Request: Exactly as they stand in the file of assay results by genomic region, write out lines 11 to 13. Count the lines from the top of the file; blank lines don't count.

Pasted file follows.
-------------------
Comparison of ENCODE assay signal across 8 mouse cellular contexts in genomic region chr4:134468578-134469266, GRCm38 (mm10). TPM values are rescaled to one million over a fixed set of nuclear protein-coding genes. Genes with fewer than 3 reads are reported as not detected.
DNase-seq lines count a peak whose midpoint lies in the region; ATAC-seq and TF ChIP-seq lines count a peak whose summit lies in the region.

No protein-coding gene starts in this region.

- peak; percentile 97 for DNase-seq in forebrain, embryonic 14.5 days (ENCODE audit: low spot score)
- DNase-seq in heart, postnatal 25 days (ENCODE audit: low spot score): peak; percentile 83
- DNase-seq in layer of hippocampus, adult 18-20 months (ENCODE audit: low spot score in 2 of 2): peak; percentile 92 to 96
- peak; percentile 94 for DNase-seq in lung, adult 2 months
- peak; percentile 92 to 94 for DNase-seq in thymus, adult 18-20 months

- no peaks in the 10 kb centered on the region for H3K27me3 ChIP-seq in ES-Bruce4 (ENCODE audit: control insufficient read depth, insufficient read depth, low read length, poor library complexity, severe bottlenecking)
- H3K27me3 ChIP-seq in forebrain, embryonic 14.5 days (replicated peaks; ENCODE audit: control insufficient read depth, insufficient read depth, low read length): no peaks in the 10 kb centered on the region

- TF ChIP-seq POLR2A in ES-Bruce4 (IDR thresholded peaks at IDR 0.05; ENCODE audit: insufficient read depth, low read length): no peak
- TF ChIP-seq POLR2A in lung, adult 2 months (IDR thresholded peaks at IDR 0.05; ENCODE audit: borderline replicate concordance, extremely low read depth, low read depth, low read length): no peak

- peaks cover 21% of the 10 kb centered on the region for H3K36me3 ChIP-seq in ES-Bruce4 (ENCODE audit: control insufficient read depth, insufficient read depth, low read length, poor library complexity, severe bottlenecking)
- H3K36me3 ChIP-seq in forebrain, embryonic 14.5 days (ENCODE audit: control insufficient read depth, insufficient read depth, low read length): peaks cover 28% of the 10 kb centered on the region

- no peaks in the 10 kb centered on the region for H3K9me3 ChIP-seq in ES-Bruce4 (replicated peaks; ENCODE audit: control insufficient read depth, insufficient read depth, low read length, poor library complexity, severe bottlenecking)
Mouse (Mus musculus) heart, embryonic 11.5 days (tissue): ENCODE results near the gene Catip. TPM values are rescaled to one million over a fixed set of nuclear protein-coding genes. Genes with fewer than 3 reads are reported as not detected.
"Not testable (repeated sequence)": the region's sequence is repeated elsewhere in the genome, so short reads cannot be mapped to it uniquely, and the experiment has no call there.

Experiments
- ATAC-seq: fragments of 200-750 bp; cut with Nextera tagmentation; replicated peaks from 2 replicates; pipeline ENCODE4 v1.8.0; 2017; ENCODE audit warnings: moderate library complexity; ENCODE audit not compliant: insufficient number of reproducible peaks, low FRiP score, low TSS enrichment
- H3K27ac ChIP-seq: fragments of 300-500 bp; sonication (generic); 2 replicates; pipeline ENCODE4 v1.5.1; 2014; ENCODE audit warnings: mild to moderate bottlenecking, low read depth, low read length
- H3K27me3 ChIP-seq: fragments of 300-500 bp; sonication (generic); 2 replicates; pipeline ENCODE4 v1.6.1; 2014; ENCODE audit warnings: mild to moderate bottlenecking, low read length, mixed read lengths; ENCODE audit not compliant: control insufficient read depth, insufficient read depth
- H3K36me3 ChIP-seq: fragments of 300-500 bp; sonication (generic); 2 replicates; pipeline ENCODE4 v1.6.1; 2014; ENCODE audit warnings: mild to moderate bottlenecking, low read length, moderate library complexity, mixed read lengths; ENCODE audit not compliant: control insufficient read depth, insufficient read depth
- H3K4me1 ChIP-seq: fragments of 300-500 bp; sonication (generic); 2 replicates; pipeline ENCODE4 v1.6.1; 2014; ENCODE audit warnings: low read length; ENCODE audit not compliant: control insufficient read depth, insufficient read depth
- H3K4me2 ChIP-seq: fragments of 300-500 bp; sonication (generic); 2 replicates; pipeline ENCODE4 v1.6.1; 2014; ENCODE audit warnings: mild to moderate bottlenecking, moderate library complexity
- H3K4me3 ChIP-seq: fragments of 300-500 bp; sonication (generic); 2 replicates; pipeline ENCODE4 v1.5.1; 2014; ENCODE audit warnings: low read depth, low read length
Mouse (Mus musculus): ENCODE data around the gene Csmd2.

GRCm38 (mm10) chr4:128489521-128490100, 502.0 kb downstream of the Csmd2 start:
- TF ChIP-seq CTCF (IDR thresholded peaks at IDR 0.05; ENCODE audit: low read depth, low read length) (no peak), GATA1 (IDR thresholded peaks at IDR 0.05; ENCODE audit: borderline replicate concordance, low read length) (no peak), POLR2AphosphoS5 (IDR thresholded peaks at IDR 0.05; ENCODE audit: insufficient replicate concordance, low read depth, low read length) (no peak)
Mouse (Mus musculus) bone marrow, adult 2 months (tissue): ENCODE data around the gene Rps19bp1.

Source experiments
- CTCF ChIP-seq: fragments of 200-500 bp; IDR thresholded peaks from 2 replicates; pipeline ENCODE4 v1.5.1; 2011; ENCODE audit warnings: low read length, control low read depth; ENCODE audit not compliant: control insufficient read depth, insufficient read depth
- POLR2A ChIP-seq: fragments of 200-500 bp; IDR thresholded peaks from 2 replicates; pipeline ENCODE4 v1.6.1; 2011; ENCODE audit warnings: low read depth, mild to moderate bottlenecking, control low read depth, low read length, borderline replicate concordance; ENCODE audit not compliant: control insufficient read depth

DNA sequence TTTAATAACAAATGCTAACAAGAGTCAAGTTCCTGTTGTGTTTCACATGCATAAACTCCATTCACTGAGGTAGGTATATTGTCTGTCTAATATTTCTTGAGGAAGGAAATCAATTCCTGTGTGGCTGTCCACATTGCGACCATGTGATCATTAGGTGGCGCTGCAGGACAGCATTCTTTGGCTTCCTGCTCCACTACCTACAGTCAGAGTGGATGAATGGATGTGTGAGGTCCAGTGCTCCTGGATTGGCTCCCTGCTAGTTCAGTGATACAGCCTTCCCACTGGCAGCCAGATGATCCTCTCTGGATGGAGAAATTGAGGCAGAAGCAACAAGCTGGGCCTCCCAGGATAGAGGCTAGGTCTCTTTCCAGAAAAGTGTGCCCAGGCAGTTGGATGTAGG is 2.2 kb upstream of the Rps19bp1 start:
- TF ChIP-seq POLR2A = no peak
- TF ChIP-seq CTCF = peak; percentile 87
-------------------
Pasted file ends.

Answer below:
- TF ChIP-seq POLR2A in ES-Bruce4 (IDR thresholded peaks at IDR 0.05; ENCODE audit: insufficient read depth, low read length): no peak
- TF ChIP-seq POLR2A in lung, adult 2 months (IDR thresholded peaks at IDR 0.05; ENCODE audit: borderline replicate concordance, extremely low read depth, low read depth, low read length): no peak

- peaks cover 21% of the 10 kb centered on the region for H3K36me3 ChIP-seq in ES-Bruce4 (ENCODE audit: control insufficient read depth, insufficient read depth, low read length, poor library complexity, severe bottlenecking)